After a month of bed rest, Brown finally underwent life-saving surgery. When the surgery was over, he continued to take antibiotics for another six weeks.

Brown claimed he had no recourse after waiting so long to report the incident at the airport.

According to Insider, Paralyzed Veterans of America’s associate executive director of government relations Heather Ansley said that passengers have six months to file a complaint with the Department of Transportation, which would then be sent to the airlines.

Many travelers, however, are unaware that they can lodge a complaint with the DOT. Ansley claims that airlines respond to the “vast majority” of customer complaints by installing smaller windows.

There have been cases similar to this one, Brown said, where wheelchair users contracted life-threatening infections after receiving minor injuries during or after a flight.

Former attorney Joshua Markowitz claims that in 2021, disabled rights activist Engracia Figueroa’s $30,000 motorized wheelchair, which was custom-made to fit her body, was “flattened like a pancake” by United Airlines.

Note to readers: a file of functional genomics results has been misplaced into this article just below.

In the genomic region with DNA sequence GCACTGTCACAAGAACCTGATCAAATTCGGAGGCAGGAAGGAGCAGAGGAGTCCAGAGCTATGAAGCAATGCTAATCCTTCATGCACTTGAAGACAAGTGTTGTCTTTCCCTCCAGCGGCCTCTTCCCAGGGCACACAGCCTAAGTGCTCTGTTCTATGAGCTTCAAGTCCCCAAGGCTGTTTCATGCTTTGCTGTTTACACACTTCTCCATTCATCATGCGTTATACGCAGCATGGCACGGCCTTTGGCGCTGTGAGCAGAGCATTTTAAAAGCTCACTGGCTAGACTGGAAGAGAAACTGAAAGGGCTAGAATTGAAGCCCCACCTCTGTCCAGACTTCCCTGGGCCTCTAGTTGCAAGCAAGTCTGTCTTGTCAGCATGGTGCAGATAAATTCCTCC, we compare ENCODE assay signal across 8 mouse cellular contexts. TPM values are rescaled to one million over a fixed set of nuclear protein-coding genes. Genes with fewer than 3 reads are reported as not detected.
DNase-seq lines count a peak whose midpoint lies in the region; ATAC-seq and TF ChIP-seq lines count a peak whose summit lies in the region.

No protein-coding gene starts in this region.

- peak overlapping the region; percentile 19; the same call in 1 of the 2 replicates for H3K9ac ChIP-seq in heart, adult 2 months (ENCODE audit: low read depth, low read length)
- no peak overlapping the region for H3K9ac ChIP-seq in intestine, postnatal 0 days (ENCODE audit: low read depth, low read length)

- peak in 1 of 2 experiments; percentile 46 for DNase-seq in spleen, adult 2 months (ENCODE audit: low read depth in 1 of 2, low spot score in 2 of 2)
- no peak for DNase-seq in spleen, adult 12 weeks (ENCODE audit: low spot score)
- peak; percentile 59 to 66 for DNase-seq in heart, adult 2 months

Markowitz claims that the manual wheelchair she was made to wait in during her time at the airport reopened an existing wound.

Figueroa, 51, passed away about three months later due to complications from an ulcer. In a lawsuit against United Airlines, Markowitz, on behalf of Figueroa’s surviving siblings, claims that the incident caused Figueroa’s death.

For a quadriplegic, “a wheelchair is not just their only tool to be able to function normally; it’s an irreplaceable tool,” he said. “One cannot merely state, “The chairs are broken; here is a replacement chair,” and expect an appropriate response. That was the final straw, giving her yet another chair.”

It’s been a few weeks since the lawsuit was initially filed. United Airlines, according to Markowitz, has requested more time to respond to the lawsuit.

United Airlines declined to comment on an active lawsuit, but a company spokesperson did say that “providing a safe and comfortable journey for all our customers, especially those who require additional assistance or the use of a wheelchair,” was a top priority.

Brown, the PVA president, said, “I was lucky I survived,” after hearing about Figueroa’s plight. “When I was flying, that was the worst injury I’d ever sustained. After that, I never wanted to get on a plane again.”